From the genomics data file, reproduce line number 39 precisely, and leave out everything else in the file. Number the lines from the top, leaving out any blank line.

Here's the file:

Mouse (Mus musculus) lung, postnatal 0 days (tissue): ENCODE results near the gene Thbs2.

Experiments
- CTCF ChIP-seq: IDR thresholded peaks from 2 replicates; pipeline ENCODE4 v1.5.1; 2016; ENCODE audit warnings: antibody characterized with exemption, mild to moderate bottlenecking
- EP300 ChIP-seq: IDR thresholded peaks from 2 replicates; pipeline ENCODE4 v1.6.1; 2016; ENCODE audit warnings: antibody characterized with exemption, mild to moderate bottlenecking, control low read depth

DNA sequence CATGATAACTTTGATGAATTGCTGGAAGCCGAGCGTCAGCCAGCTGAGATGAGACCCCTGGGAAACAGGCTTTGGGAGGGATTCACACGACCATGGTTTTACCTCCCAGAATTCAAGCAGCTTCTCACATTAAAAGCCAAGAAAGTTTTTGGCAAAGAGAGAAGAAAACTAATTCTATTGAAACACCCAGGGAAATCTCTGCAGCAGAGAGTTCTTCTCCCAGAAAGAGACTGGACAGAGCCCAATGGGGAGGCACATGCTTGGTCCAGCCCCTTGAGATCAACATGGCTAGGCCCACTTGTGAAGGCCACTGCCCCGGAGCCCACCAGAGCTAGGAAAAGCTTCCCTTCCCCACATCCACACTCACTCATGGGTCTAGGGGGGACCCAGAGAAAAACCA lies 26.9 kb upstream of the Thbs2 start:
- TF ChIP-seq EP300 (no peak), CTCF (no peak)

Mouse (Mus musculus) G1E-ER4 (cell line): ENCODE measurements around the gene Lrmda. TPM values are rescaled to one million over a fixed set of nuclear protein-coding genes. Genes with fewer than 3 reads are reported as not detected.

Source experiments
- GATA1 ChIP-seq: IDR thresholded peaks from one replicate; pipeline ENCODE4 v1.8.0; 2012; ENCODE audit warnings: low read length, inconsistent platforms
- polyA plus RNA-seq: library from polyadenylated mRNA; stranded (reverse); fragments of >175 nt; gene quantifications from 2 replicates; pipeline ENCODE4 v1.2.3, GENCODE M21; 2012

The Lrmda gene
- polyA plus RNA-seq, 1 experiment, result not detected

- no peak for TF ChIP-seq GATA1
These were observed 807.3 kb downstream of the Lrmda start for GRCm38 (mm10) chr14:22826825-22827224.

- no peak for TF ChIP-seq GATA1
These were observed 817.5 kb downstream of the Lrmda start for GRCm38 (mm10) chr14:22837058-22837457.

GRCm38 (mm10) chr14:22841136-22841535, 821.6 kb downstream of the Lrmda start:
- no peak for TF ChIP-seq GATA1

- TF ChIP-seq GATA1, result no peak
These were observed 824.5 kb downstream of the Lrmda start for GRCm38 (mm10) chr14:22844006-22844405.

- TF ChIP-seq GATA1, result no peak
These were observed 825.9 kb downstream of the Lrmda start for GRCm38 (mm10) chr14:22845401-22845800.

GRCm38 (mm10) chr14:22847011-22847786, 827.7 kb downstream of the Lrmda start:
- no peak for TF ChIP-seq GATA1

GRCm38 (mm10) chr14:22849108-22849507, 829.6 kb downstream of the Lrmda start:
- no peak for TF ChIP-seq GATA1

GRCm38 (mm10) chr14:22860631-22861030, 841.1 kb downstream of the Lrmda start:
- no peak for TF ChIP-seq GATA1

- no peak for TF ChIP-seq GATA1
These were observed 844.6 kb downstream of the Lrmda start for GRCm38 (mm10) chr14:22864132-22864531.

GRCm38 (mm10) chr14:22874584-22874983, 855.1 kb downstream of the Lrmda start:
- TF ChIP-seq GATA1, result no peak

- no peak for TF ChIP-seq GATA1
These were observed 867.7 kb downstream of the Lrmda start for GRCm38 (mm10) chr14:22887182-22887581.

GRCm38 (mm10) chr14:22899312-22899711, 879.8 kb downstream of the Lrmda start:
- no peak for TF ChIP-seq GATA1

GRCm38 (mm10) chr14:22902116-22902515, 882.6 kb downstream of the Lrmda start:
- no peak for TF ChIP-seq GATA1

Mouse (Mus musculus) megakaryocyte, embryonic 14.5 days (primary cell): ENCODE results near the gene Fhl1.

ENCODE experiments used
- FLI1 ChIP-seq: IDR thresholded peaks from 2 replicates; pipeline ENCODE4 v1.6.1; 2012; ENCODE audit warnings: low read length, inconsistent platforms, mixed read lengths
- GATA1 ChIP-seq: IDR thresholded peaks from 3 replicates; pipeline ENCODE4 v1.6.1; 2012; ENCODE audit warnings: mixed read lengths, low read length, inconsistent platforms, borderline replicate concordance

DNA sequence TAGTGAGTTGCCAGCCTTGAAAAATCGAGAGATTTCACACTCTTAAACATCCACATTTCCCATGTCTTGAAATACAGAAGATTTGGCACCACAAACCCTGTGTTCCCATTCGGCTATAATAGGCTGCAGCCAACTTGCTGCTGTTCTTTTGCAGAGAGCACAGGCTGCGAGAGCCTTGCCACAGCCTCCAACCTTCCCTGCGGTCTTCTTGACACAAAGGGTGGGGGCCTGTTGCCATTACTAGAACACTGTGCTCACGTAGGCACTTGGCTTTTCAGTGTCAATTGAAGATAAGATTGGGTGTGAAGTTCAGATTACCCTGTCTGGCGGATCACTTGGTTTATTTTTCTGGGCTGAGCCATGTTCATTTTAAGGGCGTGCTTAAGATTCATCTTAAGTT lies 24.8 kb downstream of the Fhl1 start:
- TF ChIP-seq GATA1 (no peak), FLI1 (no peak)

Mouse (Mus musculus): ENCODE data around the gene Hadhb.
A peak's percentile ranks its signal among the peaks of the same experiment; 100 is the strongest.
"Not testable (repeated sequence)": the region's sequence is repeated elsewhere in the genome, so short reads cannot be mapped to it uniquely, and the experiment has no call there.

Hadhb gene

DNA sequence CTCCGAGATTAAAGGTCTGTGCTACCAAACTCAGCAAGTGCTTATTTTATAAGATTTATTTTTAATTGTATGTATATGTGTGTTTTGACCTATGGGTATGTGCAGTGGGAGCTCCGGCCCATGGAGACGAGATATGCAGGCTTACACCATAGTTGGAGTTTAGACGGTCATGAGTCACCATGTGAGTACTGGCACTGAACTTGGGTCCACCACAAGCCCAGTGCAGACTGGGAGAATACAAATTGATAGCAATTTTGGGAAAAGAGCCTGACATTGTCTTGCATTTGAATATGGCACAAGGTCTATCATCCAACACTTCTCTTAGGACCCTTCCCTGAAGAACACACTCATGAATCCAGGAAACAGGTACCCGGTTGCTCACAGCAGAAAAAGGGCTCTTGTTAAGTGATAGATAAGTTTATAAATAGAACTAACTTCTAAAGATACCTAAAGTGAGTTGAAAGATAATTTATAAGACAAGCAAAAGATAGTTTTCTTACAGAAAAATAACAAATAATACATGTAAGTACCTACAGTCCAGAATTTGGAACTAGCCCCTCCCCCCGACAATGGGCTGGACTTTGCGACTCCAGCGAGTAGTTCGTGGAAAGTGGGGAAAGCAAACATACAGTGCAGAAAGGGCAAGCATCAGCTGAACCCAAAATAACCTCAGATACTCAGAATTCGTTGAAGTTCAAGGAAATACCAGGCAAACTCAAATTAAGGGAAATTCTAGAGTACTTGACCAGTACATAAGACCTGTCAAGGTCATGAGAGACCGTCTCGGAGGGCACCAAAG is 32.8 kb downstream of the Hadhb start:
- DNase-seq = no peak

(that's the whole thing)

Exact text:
Mouse (Mus musculus) megakaryocyte, embryonic 14.5 days (primary cell): ENCODE results near the gene Fhl1.